I love gardening, and I love talking about gardening.  But I want this blog to be helpful to its readers, so I thought I might start sharing some of the great questions I have been asked.  If one person has an issue, it’s likely several do, since some of our major gardening issues are triggered by weather and insect life cycles that we all share.

I got a great question last summer about some common damage to pecan leaves.  This type of damage will begin showing up soon, so this information should help you get ahead of it.  The question was:  Help!  Something is eating my pecan leaves.  What do I do?

Insect damage without the insect present is always a challenge.  It requires a bit of sleuthing.  The clues I asked her to gather were:

• What does the damage look like?  Are there holes eaten through the middle of the leaves, or are the margins (edges) eaten?  Do the holes go all the way through all parts of the leaf or are they skeletonizing the leaves (leaving the veins and ribs)?
• Is there any webbing present?
• Is there any frass (insect droppings) evident?

These were the likely suspects:

• Sawfly – Leaves eaten in early spring by light-green caterpillar. Midribs and veins of leaves left intact (skeletonizing)
• May Beetles – Brown beetles feeding on foliage at night
• Green June Beetles – Green beetles feeding on foliage at night
• Walnut Caterpillar – Large colonies of black caterpillars with long, soft hairs feeding in colonies on foliage; no webs
• Pecan Catocola · Dark gray, active caterpillars up to 3 inches long feeding on foliage in early spring

After I got her response, which was accompanied by a photo of the damage, we worked with a process of elimination.  We excluded the Pecan Catocola because at 3″ long and active in a colony she would have seen the insect, and she hadn’t.  The sawfly was eliminated next because entire sections of the leaves, including the mid-veins and part of the mid-rib, were being devoured, not skeletonized.

That left the Walnut Caterpillar and the two beetles.  The treatment for each was different – BT for the caterpillar, and Spinosad for the beetle – so we had to narrow it down further.  The Walnut Caterpillar has an interesting feeding pattern.  A group hatches, feeds together for a few days, then goes down to the bark to shed their skins (molt) and begin their next stage (instar).  They repeat this through their development stages, and do the most leaf damage in their last few stages.  After they finish feeding, they drop to the ground and pupate in the soil.  There will be at least two generations a year, and the second generation causes more damage than the first.  To make a certain ID on them, we would have had to wait until she caught a group out in a feeding stage.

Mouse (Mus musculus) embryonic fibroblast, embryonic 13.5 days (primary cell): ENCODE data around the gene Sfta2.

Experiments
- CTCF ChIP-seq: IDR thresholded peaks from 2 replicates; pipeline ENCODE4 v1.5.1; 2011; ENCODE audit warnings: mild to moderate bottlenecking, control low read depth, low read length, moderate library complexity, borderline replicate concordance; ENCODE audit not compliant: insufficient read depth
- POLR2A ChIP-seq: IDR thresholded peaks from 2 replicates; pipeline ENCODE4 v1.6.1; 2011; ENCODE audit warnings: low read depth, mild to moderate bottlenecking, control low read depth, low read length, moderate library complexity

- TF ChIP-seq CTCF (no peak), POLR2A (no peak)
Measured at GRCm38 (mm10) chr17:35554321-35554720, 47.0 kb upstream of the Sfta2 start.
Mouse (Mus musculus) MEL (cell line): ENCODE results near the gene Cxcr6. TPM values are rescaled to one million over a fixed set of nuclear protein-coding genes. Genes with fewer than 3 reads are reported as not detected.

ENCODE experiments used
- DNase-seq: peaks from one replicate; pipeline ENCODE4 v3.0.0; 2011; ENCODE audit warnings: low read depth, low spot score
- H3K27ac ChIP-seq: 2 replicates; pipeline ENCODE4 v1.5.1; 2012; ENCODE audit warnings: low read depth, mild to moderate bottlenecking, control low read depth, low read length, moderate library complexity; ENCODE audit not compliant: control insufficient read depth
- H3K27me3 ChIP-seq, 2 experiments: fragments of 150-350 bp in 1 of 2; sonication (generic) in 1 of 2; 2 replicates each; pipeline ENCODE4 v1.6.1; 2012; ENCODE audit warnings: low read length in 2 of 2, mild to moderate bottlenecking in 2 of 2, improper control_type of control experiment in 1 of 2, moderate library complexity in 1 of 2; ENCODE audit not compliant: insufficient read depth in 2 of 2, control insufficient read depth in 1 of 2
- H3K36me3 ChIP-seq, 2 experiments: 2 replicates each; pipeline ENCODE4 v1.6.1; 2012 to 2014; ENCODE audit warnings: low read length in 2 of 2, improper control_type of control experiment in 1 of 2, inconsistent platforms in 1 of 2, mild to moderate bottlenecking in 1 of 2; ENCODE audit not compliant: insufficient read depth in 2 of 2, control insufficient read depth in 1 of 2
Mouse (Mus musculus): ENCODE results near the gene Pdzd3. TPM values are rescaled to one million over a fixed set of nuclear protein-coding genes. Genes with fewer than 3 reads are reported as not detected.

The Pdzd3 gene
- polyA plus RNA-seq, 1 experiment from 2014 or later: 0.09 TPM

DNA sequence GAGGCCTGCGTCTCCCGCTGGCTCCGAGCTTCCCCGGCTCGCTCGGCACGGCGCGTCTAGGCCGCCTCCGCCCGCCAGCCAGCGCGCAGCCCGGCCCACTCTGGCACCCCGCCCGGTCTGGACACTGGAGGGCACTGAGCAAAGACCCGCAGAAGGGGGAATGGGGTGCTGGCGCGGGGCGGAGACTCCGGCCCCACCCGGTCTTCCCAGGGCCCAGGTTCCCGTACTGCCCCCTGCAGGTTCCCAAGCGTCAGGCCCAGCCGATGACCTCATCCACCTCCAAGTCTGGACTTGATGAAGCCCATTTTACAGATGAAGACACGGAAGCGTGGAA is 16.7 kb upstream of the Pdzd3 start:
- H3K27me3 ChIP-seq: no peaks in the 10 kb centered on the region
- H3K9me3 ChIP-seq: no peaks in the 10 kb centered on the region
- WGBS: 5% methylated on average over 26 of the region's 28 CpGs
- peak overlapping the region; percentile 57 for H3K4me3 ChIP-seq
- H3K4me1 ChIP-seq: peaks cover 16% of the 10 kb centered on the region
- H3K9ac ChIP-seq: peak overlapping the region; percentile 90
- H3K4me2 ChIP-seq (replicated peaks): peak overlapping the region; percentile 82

The only way to eliminate the beetles and zero in on the Walnut Caterpillar was for her to go out at night to see if she could get eyes on the beetles since they are both night feeders.  Sure enough, she and her husband went out about 10:00 pm one evening, and observed quite a few small brown beetles feeding on the leaves.  Since May Beetles are a smaller version of our common brown June Beetle, we had our ID.

She had several treatment options:

• Do nothing – it’s pretty much just aesthetic damage and unlikely to affect nut production
• Use Spinosad – a relatively broad-based insecticide with lower toxicity to beneficial insects when used according to label instructions
• Bait & trap – a non-toxic option that also decreases the numbers of overwintering grubs

She opted for a combination of a one-time application of Spinosad followed by Bait & Trap all summer.  This method works for several summer pests that are active at night and can decrease their numbers quite effectively if used for several seasons.

Bait & Trap for Beetle Pests

• Fill a bucket, pail, or washtub with water leaving several inches to the rim.
• Add 1 tsp of liquid dish soap per gallon of water.
• Place the bucket in the garden close to the affected plant.
• Drive a light-weight t-post into the ground beside it.
• Attach a clamp light to the post about 10” – 12” above the water.  (I strongly recommend that you secure the clamp light with an additional zip tie so there is no danger that it will fall into the bucket).

Let the light shine at night.  Many bugs will be attracted to it and fall into the water.  Dump the dead bugs out in the morning.  If you want to use the trap for several nights scoop them off the surface with a net or sieve and discard them in the compost or trash.

If you have a pet that might have access to the bucket, place a ring of wire around it so they are not tempted to drink from it.

If you see similar damage on your pecan trees this summer, maybe this blog will help you do your own sleuthing and make your treatment decisions.  You can always gather the clues and take them and a leaf sample to your Arbor Gate nursery professional for confirmation and assistance in selecting the treatments and equipment you need to treat safely.  If you have any questions about this blog, or have a question you think would be useful here, email me at [email protected].